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Story Notes:

Not sure of any warnings yet, but will be updated as the story progresses and any particular trigger to be included in chapter notes.

Set just after Into Darkness (in Abrams' alternate universe)

K/S, S/U, slight Sulu/Chekov

Several days ago, the colony on the sweltering planet of Tau Ceti IV stopped all communications. (Set 27 years before the Tau Ceti IV of the other universe's Wrath of Khan)

With human crew unable to cope with the heat, Kirk sends down two more capable crew members to investigate - Spock, and to Spock's horror a young communications lieutenant who is half betaziod, an empath capable of reading his otherwise carefully guarded emotions.

Author's Chapter Notes:



Uhura stepped from the turbolift and out onto the main bridge. People milled around and the display showed the ellipse of the Earth, hanging, unsupported, in the vast expanse of space. She said a silent farewell to her home planet and moved towards her station.


Spock brushed past her on the way to his seat, and she caught him by the arm to stay him. He turned to face her wordlessly, and returned her kiss with a calculated movement. He didn't fully understand the link between their love and this particular activity, and it always seemed to her that it required a great deal of effort for him to perform it, especially in such an open place, but the kiss was nonetheless a real one, with real affection behind it. Her hand rested on the blue fabric that covered his shoulder for a beat longer, before she released him and they both took up their places.


It pleased her no end that he was willing to kiss her with people to watch, awkward and mechanical as always, but an admission to all who saw that he did feel and he did love her, despite a lifetime of burying emotion beneath logic. It wasn't a cold logic, she knew; he was compassionate even at his most analytical, but it was not the warm emotion of a human.


She checked the communications displays, all normal, and turned her attention to Kirk.


“All right everybody,” he announced. “We are making our way to Tau Ceti IV, it's a class H planet with a large mining colony, and all communications with them were lost two days ago. It's probably just storm or something and they'll be back up in no time but we're going to check it out before it becomes a situation.”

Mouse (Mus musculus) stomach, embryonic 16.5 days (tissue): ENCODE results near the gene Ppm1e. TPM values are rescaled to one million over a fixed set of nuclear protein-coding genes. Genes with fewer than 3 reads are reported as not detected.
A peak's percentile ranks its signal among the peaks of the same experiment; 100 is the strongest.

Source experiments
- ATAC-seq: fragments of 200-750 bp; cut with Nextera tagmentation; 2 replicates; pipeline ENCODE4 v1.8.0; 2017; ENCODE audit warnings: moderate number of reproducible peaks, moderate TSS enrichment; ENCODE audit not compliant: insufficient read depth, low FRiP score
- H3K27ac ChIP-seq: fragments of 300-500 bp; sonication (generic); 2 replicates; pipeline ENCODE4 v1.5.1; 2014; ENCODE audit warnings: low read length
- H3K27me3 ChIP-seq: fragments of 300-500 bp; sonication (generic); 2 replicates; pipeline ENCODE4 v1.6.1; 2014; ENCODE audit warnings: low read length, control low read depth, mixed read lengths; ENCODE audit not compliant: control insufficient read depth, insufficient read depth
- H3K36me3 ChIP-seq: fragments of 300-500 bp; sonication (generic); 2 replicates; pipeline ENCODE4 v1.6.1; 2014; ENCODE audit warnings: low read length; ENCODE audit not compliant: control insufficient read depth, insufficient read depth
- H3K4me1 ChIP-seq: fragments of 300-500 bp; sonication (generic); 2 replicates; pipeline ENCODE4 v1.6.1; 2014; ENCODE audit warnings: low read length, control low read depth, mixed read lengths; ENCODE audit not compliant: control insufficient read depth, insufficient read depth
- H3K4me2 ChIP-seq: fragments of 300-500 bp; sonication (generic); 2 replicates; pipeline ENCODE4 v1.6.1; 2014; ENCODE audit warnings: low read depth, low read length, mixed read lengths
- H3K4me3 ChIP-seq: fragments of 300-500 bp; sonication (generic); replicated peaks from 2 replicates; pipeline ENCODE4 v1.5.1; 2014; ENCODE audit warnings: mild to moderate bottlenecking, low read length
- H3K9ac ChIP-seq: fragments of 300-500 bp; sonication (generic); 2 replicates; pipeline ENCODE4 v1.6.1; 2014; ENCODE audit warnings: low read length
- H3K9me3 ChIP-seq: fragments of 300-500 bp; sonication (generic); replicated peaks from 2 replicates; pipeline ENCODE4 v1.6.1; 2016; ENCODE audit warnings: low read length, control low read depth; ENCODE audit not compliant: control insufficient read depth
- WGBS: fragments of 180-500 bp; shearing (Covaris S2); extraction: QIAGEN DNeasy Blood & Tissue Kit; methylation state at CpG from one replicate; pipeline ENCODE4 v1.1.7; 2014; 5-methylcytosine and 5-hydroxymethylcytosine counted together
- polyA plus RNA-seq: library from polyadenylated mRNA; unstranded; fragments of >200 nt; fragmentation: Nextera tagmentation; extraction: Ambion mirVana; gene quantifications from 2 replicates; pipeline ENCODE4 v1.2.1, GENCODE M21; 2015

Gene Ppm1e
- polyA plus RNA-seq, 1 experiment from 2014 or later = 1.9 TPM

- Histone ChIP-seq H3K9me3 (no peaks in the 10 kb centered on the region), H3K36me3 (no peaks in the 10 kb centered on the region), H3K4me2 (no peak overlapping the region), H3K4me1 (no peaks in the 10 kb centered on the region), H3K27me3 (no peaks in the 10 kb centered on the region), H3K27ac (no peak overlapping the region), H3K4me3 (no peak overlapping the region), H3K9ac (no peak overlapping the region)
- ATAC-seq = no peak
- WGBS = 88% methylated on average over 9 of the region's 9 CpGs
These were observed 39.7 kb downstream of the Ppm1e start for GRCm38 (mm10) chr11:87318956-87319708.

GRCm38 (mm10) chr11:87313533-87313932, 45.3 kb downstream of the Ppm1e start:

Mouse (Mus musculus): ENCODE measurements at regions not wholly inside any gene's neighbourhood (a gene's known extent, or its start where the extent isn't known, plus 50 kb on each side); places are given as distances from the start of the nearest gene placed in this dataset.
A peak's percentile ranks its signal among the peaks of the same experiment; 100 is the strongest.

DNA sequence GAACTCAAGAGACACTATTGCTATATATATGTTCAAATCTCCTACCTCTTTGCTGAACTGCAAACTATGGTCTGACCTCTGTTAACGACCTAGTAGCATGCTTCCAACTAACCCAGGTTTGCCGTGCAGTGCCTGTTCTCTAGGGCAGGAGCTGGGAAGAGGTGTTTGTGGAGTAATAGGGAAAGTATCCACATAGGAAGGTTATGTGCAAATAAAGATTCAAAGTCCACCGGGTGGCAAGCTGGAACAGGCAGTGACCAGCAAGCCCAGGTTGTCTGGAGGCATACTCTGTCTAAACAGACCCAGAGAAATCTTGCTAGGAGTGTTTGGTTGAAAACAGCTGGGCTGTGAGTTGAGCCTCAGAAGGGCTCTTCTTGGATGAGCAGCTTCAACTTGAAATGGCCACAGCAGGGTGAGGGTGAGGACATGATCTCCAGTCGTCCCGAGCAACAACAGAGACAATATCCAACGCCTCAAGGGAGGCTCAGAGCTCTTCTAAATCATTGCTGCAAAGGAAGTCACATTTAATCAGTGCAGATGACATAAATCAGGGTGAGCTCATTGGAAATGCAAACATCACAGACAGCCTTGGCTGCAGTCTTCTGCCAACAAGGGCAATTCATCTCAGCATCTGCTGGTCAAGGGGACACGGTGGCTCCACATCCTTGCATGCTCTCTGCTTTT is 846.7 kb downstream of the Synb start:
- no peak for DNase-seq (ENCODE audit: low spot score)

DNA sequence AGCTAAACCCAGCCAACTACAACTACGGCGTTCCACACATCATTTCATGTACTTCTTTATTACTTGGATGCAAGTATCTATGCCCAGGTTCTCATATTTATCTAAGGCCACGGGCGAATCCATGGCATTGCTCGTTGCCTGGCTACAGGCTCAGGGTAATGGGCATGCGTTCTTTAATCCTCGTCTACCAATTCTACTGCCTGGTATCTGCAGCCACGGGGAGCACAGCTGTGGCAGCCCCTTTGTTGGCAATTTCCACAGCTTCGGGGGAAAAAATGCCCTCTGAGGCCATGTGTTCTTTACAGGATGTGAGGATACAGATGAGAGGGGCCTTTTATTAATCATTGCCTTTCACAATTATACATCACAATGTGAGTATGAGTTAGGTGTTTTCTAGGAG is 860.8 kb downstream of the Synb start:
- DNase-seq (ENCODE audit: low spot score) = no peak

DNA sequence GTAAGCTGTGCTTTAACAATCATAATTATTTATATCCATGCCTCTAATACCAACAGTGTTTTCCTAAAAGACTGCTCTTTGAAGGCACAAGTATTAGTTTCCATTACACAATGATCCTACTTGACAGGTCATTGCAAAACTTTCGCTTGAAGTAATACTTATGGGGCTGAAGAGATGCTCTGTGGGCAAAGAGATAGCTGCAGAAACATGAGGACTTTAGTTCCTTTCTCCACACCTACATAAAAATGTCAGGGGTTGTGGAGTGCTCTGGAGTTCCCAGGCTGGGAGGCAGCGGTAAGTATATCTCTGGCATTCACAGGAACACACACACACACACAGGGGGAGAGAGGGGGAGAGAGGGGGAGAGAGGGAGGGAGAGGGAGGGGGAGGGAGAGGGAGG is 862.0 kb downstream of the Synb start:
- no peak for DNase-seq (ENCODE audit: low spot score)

He pressed a button, and the officers in the room went back to their tasks, assured that his next sentence was not for them. “Scotty, are were ready to go?”


Uhura relayed their departure to Earth, and within minutes they were at departing the solar system at full impulse. When they were far enough from any objects to switch to warp six for cruising and her services were no longer required, she stood and relieved herself from her post, abandoning her lover to his conversation with their captain to make her way to her own cabin. She intended to take the shower she'd missed that morning, but wished she'd bathed in real water before coming aboard for months of sonic showers and flannel washes.



“It's not that young a colony,” Jim mused, “It must be old enough to have secure communication links, what is it, 40 years old?”


“Fifty three,” Spock corrected his captain.


“Damn, that's even older than you.”

Spock bristled internally, and could tell that Jim knew it even though he carefully kept his face empty of emotion. “I am twenty nine. I am only three years older than you, Captain.” he reminded him. Jim only smiled.


“That would make you almost thirty by my count.” He said stubbornly.


“Twenty nine is almost thirty,” Spock replied, as though the human was unaware of this piece of information.


Jim chuckled, and continued with what he had been saying. “Yeah, well either way that's more than old enough to set up a system that a storm shouldn't damage. There are almost 7,000 people on that planet. I wonder what happened.”


“An ionic storm could perhaps block their signal,” he supposed. “But it would have to be a severe storm in order to prevent them from launching a shuttle to send a distress signal from above the atmosphere.”


“Well,” the captain said, “We've got another 11 days of this left, I'd rest up if I were you – I was thinking of sending you down as part of the landing party, I think you might be the only one who can stand the heat!”


Spock nodded, and stood up. “Then if you please, I would go and eat something.”


“Of course,” Jim said as he left, turning back to the display to watch the tiny points of light edge their past; smiling at the thought of his younger self, fancying himself a captain sailing his great ship through the ocean of stars.

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